Merger of 2 Supermarket Chains Reportedly on Fast Track : Retailing: Sources say negotiators for Ralphs and Yucaipa will soon present a pact to the Ralphs board.


The proposed $2.5-billion merger of two big Southern California supermarket chains has moved onto a fast track and a final agreement could be reached next week, sources said Monday.

Negotiators for Ralphs Grocery Co. and Yucaipa Cos., owner of Alpha Beta and other chains, were able to resolve enough issues that they dropped plans for a tentative pact and instead will soon present a definitive agreement to the Ralphs board, sources said.

Yucaipa, which also owns the Food 4 Less, Boys and Viva chains, seeks to acquire Ralphs from DeBartolo Corp., an Ohio-based real estate development firm. The acquisition would create the Southland’s largest supermarket chain.

Although the papers have not yet been signed and regulatory approval must precede an actual merger, union leaders and others are preparing as if it were a foregone conclusion.


The California attorney general is already reviewing the antitrust implications of the proposed merger, focusing on reduced competition that might result. The new entity would control 27% of the market, compared to Vons’ 19%.

Sources at the attorney general’s office declined to discuss any findings but said the companies had brought the state into the talks early enough to make any dispute resolution easier.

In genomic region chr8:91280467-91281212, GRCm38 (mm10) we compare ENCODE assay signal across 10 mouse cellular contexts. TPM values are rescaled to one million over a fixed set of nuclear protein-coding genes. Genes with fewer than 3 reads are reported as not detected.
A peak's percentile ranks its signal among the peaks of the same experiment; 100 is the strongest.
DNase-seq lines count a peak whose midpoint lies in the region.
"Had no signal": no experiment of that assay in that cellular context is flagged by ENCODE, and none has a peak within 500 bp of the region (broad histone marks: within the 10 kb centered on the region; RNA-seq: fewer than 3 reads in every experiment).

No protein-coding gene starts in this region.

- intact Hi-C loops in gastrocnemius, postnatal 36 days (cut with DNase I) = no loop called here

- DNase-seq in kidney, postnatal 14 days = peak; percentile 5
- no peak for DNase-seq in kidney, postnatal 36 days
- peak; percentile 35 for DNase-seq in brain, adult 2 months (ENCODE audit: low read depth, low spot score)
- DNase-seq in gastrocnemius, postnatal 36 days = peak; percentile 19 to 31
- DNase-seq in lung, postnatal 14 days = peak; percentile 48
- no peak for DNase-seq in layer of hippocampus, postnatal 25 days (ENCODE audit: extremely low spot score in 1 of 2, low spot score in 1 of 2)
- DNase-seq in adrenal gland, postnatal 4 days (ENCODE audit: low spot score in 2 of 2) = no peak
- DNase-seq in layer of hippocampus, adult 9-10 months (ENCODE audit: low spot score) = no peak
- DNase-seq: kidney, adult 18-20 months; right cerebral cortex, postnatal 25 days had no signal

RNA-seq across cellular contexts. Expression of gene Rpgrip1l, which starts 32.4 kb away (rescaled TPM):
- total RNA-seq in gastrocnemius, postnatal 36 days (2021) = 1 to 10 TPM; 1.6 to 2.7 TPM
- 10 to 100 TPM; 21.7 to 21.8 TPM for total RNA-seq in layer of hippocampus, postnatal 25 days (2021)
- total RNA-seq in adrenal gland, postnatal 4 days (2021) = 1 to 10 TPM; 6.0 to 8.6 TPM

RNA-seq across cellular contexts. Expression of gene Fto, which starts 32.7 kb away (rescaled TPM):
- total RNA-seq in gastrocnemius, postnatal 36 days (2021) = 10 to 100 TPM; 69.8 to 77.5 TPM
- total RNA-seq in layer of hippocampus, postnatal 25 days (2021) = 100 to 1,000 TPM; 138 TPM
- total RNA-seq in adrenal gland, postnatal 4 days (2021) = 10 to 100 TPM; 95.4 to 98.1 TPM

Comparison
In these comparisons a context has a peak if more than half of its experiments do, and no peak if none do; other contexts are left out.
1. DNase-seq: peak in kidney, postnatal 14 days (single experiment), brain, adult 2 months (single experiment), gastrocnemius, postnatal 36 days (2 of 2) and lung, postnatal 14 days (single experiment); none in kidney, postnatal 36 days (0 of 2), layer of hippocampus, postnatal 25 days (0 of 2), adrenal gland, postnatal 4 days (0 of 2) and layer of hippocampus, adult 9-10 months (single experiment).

Sources close to the negotiations have said that an undetermined number of Alpha Beta stores would be converted to Ralphs outlets in the event of a deal. Sources also say some Ralphs could be converted to Food 4 Less warehouse stores.

Those probable conversions--and possible store closings--have prompted concerns among Ralphs employees that they might be transferred to Food 4 Less stores where wages, benefits and pensions are less favorable. The United Food and Commercial Workers union told Ralphs employees it would fight such transfers.


“We want those who lose mainstream store positions to be transferred to other mainstream stores,” said Ricardo Icaza, UFCW Local 770 president. “There will be talks at some point. The companies have to worry about morale, so I’m sure they would work with us to ensure an orderly transition.”

Icaza said the union will try to ensure that a merged chain does not convert a mainstream store to a warehouse format if the mainstream store is sufficiently profitable. And it will seek seniority job-transfer guarantees, a provision that does not now apply in cases in which a traditional supermarket is converted to a warehouse format.

Food 4 Less--and other warehouse operators such as Vons’ Expo stores--offer lower prices than mainstream supermarkets such as Ralphs and Alpha Beta. Wages at the warehouse stores are lower because those chains have to compete against non-union operators such as Wal-Mart, Icaza said.

However, a letter from the union to 3,600 Ralphs union members credited Food 4 Less as being “a union company with a history of keeping the union at stores it acquires.”


The companies have made no decisions on store closings or conversions, but Yucaipa executives have made preparations and the necessary inquiries needed to quickly combine the chains’ operations. For example, Yucaipa executives have repeatedly inspected the Ralphs distribution centers in Glendale and Compton, prompting speculation that the firm may shift much of its warehouse operations to those sites after a merger.